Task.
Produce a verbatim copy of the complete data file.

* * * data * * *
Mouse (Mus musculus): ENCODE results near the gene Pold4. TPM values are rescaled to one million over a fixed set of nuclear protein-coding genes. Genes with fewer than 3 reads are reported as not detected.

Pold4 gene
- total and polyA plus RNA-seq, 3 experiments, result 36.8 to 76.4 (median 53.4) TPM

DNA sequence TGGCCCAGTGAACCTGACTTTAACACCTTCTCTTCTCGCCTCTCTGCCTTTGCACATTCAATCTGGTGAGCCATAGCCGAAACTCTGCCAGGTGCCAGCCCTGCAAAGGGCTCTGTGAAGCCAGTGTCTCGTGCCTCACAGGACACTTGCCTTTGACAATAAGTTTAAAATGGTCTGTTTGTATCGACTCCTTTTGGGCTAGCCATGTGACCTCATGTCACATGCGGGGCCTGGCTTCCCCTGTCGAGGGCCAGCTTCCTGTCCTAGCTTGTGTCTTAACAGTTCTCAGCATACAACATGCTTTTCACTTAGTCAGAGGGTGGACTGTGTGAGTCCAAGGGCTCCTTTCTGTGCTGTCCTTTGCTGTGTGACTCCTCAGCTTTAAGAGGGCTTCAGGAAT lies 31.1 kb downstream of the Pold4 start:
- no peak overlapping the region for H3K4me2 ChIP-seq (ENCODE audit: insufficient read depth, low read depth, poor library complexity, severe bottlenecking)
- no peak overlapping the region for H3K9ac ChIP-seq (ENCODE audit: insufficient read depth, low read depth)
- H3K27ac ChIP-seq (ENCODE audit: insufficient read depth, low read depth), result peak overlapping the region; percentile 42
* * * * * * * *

Mouse (Mus musculus): ENCODE results near the gene Pold4. TPM values are rescaled to one million over a fixed set of nuclear protein-coding genes. Genes with fewer than 3 reads are reported as not detected.

Pold4 gene
- total and polyA plus RNA-seq, 3 experiments, result 36.8 to 76.4 (median 53.4) TPM

DNA sequence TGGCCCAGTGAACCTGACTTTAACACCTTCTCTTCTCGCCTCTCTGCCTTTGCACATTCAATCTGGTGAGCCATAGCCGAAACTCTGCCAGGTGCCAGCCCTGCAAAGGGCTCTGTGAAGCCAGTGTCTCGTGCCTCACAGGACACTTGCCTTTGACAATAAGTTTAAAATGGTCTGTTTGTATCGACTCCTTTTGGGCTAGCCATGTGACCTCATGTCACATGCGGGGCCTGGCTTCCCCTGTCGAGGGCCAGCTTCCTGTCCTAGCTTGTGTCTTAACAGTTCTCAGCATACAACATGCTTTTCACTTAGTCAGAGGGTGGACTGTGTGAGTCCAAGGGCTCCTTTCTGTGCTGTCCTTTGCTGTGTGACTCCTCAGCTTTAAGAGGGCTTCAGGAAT lies 31.1 kb downstream of the Pold4 start:
- no peak overlapping the region for H3K4me2 ChIP-seq (ENCODE audit: insufficient read depth, low read depth, poor library complexity, severe bottlenecking)
- no peak overlapping the region for H3K9ac ChIP-seq (ENCODE audit: insufficient read depth, low read depth)
- H3K27ac ChIP-seq (ENCODE audit: insufficient read depth, low read depth), result peak overlapping the region; percentile 42